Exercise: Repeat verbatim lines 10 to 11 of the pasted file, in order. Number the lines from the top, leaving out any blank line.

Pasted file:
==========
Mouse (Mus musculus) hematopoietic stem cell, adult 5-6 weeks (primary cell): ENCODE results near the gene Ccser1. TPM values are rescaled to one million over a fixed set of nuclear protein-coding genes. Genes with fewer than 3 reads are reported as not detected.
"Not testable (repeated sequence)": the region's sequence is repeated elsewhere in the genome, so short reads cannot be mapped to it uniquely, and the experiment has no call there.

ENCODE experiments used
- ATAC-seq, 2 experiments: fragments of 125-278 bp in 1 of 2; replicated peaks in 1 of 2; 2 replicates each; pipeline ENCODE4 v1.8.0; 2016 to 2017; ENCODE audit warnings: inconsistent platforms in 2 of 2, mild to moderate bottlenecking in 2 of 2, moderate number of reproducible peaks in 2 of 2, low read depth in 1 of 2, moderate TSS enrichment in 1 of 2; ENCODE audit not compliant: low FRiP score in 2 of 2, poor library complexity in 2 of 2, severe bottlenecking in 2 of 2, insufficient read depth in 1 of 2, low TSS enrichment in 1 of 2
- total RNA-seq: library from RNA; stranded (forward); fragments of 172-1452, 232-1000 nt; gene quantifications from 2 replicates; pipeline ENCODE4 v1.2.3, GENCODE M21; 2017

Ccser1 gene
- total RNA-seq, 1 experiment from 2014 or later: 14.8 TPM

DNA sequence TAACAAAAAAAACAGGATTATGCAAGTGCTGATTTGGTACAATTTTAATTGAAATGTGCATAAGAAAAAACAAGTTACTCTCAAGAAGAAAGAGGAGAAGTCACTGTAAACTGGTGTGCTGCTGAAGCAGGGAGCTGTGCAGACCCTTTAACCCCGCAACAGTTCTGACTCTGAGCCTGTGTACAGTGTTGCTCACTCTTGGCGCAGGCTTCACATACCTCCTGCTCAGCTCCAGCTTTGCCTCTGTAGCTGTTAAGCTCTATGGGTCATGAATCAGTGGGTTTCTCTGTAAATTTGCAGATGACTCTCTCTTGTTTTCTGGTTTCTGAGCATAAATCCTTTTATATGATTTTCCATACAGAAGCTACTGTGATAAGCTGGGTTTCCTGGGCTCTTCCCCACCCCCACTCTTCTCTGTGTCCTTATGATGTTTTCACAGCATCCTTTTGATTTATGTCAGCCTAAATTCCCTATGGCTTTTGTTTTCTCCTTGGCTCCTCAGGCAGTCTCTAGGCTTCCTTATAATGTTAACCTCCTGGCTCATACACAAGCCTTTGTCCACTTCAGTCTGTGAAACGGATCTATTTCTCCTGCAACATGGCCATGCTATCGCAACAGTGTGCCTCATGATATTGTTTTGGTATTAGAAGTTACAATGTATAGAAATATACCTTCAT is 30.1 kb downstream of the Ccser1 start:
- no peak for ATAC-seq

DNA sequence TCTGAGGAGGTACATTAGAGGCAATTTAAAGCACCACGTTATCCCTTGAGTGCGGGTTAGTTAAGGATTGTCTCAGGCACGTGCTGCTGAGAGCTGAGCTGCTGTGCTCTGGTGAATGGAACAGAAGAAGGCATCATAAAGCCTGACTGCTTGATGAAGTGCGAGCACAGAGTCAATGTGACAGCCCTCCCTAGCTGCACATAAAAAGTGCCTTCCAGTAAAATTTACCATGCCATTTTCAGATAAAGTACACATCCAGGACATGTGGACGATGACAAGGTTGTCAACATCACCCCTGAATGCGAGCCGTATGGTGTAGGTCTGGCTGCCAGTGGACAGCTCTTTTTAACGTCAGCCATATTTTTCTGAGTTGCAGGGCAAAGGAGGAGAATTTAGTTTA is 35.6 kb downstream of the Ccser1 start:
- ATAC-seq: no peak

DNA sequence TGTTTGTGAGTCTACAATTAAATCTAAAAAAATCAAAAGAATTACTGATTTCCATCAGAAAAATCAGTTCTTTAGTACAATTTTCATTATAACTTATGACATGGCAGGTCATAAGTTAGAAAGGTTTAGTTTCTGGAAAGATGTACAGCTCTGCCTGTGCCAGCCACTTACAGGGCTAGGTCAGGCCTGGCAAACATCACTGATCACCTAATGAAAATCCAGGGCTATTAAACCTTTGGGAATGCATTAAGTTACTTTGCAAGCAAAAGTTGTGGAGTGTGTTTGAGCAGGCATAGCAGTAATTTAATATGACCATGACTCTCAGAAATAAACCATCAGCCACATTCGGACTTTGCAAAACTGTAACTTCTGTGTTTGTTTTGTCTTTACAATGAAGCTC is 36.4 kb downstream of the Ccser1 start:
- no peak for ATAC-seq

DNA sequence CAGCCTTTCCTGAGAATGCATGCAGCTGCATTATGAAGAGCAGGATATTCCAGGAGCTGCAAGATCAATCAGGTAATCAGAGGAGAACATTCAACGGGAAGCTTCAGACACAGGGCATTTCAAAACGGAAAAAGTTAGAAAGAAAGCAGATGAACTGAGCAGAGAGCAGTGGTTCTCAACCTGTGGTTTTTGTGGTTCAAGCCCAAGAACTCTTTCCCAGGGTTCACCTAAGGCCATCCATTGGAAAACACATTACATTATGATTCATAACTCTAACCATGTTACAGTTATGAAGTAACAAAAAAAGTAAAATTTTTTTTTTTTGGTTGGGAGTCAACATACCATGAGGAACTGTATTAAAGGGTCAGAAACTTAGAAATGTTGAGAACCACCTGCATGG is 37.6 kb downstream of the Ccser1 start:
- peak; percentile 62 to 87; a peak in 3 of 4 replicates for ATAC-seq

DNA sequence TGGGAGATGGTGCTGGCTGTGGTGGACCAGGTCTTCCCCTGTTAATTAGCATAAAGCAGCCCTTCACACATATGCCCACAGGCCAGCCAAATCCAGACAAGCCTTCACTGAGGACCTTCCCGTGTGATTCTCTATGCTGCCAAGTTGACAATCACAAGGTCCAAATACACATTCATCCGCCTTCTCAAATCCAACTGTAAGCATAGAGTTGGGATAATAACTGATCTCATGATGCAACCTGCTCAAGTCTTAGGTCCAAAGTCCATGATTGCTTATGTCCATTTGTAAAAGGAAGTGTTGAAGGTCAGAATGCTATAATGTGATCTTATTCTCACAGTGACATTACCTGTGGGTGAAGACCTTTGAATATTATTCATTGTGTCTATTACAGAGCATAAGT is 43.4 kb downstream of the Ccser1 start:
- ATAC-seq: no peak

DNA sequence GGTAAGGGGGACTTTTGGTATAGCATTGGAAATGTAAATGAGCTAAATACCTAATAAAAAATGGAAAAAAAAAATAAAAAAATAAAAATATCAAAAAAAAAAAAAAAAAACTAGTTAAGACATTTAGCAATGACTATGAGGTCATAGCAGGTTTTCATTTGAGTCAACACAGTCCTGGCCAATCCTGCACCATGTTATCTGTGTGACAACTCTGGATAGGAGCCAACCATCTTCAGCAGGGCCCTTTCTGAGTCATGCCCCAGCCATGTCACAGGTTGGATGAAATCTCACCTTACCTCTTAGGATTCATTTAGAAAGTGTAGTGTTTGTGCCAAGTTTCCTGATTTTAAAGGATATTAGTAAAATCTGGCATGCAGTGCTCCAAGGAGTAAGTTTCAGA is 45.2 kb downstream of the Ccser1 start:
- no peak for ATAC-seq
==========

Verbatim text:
DNA sequence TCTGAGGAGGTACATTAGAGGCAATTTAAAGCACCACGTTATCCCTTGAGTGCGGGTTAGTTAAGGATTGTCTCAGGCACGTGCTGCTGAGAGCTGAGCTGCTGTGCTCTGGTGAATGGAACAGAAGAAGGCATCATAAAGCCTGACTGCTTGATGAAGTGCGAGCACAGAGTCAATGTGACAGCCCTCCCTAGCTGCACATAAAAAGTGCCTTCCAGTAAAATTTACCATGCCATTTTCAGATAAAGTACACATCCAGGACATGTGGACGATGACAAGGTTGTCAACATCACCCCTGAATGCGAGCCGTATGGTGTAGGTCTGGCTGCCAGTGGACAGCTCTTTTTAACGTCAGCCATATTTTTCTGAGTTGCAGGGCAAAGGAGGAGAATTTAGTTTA is 35.6 kb downstream of the Ccser1 start:
- ATAC-seq: no peak